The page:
What is the Asset Coverage Ratio

The asset coverage ratio is a test that determines a company's ability to cover debt obligations with its assets after all liabilities have been satisfied. It is by lenders, investors and analysts as a measure of financial solvency of a firm.

BREAKING DOWN Asset Coverage Ratio

Companies have two primary ways to raise capital: through debt and through equity. Equity does not need to be paid back if earnings fall, but debt must be paid back no matter what. As a result, banks and investors holding a company's debt want to know that a company's earnings are sufficient to cover future debt obligations, but they also want to know what happens if earnings falter. One option, just as it is for the average person, is to start selling assets. The asset coverage ratio tells bankers and investors how many times the company's assets can cover its debts in the event earnings are not enough to cover debt payments.

Asset Coverage Ratio Usage

The asset coverage ratio is a popular financial solvency ratio used by lenders. It measures how well a company can cover its short-term debt obligations with its assets. A company that has more assets than it does short-term debt and liability obligations indicates to the lender that the company has a better chance of paying back the funds it lends in the event they cannot be covered by company earnings. The higher the asset coverage ratio, the more times a company can cover its debt. Therefore, a company with a high asset coverage ratio is considered to be less risky than a company with a low asset coverage ratio.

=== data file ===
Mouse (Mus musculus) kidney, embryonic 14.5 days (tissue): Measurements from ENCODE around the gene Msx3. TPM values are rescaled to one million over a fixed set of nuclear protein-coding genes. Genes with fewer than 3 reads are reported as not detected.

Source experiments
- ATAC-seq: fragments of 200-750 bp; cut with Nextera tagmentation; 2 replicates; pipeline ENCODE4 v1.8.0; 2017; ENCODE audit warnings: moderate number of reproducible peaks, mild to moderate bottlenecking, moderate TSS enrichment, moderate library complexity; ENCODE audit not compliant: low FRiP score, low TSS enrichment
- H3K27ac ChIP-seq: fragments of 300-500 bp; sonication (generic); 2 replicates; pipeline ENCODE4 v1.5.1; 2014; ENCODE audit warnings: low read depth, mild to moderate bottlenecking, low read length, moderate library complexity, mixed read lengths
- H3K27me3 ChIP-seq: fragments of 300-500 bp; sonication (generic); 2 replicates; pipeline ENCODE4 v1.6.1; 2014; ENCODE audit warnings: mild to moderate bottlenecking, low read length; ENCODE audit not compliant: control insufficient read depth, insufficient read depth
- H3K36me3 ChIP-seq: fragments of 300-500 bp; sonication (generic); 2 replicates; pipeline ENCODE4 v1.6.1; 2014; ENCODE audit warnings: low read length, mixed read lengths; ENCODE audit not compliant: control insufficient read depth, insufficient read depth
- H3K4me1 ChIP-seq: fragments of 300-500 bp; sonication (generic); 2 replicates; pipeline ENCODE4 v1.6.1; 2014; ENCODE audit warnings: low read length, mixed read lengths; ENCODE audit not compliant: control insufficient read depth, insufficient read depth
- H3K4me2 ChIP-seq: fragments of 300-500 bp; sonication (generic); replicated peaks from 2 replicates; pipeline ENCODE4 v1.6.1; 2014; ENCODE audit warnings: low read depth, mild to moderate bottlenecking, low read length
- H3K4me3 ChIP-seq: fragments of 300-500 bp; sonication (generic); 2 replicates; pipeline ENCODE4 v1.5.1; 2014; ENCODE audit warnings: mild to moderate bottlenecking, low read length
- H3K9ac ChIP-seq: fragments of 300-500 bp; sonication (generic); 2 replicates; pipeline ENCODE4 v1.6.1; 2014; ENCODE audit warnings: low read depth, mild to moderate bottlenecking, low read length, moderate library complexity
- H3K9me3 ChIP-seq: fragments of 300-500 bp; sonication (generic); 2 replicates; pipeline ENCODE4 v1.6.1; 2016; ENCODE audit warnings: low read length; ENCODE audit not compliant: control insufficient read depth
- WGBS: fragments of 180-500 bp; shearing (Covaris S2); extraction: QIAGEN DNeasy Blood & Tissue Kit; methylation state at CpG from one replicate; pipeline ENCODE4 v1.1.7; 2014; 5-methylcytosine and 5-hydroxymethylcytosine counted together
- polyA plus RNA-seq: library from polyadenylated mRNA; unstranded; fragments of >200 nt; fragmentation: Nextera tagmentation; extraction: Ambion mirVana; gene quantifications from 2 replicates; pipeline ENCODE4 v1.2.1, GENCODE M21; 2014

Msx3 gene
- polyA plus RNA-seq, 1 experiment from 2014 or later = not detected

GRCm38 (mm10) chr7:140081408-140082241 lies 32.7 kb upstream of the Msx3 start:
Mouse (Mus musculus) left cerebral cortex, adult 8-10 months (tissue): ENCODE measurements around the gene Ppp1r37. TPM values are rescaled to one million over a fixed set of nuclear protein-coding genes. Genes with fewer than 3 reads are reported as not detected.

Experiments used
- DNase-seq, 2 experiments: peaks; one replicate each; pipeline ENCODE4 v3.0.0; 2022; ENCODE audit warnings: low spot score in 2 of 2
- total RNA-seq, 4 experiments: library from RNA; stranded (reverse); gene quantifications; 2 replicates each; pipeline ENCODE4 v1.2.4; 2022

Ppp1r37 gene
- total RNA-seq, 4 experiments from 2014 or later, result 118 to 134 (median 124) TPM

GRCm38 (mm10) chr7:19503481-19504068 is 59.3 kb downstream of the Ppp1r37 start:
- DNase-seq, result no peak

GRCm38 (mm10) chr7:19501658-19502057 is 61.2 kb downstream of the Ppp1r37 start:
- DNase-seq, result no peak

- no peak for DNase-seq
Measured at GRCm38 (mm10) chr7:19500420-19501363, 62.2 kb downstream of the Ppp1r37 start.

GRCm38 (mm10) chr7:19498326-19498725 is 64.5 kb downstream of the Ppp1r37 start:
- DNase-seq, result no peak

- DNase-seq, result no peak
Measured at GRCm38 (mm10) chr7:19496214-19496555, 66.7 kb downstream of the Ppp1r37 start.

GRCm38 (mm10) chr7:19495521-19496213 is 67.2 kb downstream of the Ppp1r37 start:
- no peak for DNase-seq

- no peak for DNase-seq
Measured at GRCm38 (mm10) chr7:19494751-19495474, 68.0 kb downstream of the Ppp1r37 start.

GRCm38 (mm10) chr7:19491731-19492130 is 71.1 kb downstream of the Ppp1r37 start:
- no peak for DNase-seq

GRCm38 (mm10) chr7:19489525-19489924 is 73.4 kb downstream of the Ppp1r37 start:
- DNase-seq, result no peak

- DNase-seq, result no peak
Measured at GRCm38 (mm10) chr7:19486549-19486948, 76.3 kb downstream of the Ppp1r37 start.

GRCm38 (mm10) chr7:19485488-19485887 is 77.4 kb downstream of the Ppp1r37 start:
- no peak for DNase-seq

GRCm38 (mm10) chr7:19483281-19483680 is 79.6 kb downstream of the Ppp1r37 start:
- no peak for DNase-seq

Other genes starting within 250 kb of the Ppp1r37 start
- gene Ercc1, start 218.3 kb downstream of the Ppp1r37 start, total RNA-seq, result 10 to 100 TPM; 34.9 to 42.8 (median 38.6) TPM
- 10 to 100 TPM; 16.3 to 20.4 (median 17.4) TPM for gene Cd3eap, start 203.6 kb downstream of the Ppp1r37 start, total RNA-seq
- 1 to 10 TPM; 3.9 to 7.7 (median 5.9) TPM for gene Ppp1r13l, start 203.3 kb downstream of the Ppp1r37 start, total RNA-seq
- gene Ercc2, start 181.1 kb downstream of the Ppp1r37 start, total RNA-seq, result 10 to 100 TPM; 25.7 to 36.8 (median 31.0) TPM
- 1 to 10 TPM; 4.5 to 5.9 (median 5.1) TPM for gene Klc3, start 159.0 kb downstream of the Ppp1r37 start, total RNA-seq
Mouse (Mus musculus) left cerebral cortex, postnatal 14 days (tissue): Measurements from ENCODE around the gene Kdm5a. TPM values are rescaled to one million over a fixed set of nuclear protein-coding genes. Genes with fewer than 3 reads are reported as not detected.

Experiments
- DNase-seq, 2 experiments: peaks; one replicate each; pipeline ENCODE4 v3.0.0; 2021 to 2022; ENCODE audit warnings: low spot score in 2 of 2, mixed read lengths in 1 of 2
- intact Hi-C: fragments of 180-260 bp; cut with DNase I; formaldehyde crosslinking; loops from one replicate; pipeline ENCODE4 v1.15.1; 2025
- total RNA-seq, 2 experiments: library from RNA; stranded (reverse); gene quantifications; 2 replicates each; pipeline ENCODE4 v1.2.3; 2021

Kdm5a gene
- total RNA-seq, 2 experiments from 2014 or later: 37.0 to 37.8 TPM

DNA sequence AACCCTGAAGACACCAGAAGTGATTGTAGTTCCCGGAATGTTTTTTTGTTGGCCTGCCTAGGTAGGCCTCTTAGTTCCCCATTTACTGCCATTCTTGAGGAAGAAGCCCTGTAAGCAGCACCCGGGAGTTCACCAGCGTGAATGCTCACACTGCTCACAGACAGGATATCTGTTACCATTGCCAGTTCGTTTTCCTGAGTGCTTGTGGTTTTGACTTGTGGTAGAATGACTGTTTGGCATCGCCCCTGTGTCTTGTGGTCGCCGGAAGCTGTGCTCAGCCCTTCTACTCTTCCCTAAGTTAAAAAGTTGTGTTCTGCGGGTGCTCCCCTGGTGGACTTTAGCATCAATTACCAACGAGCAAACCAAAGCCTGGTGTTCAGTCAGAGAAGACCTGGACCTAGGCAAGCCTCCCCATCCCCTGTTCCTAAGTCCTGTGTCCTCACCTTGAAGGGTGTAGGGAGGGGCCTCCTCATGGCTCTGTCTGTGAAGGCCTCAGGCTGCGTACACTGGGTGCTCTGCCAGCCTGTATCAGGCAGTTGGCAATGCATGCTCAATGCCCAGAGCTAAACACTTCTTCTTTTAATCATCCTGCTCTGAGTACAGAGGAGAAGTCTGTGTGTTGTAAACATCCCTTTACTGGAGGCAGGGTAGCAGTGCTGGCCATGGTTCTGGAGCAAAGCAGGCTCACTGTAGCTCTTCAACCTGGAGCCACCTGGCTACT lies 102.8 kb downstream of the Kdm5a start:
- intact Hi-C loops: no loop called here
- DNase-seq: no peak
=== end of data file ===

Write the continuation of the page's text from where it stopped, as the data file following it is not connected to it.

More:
Asset Coverage Ratio Calculation

The asset coverage ratio is calculated with the following equation:

((Assets – Intangible Assets) – (Current Liabilities – Short-term Debt)) / Total Debt

In this equation, "assets" refers to total assets, and "intangible assets" are assets that can't be physically touched, such as goodwill or patents. "Current liabilities" are liabilities due within one year, and "short-term debt" is debt that is also due within one year. "Total debt" includes both short-term and long-term debt. All of these line items can be found in the annual report.

There is one caveat to consider when interpreting this ratio. Assets found on the balance sheet are held at their book value, which is often higher than the liquidation or selling value in the event a company would need to sell assets to repay debts. The coverage ratio may be slightly inflated. This concern can be partially eliminated by comparing the ratio against other companies in the same industry.